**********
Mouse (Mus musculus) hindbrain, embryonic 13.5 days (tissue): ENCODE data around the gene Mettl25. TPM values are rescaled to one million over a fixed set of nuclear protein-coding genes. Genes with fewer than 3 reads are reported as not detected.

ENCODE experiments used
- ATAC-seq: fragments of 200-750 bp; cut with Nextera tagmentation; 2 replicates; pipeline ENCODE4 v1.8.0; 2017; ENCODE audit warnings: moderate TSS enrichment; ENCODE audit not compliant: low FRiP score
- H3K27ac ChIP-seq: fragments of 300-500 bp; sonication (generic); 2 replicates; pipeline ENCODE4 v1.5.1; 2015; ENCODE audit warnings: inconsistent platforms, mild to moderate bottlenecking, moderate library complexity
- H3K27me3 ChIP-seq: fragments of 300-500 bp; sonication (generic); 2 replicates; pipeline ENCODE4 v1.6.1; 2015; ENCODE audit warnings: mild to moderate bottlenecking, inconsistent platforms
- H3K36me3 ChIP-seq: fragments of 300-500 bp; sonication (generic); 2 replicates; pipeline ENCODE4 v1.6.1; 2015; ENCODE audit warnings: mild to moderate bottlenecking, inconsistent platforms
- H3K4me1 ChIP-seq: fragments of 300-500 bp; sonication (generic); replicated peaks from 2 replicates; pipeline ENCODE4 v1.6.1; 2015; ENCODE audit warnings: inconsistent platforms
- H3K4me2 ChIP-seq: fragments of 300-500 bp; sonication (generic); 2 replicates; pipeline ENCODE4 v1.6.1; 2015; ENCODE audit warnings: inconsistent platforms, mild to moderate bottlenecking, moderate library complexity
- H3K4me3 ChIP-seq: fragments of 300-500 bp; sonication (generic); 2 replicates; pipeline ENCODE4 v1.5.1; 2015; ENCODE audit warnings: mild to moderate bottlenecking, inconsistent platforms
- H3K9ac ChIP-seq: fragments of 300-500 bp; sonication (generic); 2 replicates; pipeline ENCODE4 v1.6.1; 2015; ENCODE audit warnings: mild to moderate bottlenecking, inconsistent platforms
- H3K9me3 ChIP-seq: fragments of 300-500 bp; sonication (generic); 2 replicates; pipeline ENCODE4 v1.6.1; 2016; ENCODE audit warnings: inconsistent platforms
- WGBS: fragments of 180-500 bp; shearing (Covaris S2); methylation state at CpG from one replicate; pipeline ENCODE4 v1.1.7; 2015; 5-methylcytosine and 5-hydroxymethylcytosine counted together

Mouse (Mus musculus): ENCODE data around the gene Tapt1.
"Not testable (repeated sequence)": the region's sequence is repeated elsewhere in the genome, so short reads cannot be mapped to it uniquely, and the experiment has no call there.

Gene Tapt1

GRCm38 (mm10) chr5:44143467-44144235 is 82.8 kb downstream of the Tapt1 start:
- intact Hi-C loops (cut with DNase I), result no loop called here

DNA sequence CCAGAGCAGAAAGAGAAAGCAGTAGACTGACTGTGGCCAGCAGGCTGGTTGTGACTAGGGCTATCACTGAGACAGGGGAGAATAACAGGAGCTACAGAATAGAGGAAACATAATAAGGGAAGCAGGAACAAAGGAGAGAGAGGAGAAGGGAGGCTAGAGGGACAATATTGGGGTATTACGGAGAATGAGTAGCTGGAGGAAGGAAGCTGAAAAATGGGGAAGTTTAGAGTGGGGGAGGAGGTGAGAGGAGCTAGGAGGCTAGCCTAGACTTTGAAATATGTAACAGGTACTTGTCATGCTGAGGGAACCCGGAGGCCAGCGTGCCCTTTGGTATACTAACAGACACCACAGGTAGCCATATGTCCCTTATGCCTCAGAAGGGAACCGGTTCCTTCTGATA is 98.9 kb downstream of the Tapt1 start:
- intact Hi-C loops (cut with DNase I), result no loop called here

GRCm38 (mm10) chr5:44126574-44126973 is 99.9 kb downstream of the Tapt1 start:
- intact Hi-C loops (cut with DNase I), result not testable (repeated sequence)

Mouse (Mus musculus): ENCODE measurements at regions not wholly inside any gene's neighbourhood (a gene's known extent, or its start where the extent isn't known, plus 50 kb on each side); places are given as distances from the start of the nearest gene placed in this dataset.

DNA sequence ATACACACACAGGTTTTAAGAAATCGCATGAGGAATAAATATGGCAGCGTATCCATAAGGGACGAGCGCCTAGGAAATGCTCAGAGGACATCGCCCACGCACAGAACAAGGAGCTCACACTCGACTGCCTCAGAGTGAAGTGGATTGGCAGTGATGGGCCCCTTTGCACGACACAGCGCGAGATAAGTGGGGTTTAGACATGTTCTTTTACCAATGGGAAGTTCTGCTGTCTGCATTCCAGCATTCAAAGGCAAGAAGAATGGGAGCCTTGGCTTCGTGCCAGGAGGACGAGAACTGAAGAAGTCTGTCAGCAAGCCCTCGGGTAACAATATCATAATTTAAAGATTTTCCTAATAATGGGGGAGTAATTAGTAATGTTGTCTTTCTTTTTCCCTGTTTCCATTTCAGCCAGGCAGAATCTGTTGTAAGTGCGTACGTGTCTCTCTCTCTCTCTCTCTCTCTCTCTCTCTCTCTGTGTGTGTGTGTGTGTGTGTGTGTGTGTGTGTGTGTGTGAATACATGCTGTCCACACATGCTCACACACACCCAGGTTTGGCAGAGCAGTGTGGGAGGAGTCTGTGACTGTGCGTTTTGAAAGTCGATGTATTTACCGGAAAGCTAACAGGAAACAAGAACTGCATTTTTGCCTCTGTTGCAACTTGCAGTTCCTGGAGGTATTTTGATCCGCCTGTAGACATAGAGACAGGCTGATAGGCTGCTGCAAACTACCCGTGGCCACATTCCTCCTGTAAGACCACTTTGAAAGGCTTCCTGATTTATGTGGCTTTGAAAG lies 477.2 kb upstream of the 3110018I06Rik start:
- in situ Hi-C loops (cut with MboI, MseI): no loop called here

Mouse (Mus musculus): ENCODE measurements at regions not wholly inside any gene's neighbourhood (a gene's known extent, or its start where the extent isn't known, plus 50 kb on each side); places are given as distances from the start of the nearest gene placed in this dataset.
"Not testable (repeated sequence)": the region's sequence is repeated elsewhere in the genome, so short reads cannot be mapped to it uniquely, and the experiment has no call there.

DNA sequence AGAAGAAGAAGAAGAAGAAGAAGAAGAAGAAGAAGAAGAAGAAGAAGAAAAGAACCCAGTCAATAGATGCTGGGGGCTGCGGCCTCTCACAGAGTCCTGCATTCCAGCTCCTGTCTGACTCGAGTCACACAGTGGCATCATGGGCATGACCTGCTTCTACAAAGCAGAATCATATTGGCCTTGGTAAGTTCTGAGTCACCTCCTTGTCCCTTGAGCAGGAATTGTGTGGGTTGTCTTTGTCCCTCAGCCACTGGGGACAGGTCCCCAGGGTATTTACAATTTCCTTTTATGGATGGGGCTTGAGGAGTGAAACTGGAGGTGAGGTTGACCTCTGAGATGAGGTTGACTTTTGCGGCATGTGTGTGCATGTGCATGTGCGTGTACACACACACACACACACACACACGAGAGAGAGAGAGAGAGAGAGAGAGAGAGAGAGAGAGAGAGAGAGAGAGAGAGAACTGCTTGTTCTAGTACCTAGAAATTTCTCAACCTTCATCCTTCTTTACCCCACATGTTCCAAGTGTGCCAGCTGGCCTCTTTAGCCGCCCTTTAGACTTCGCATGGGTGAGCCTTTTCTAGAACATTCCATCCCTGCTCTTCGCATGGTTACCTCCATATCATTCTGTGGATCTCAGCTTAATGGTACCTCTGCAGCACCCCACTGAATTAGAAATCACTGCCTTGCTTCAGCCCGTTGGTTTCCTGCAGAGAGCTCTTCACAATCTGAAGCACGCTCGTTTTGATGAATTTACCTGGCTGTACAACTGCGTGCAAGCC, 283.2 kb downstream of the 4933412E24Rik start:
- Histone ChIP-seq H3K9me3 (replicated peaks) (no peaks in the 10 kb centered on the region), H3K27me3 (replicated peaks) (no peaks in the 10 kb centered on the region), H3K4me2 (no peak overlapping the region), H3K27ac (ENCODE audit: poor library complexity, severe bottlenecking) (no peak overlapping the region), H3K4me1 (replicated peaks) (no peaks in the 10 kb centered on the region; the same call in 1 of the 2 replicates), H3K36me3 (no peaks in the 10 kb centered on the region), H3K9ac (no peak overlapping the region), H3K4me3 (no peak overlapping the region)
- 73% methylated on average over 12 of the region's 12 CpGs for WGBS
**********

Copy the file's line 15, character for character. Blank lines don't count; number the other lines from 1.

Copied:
Gene Tapt1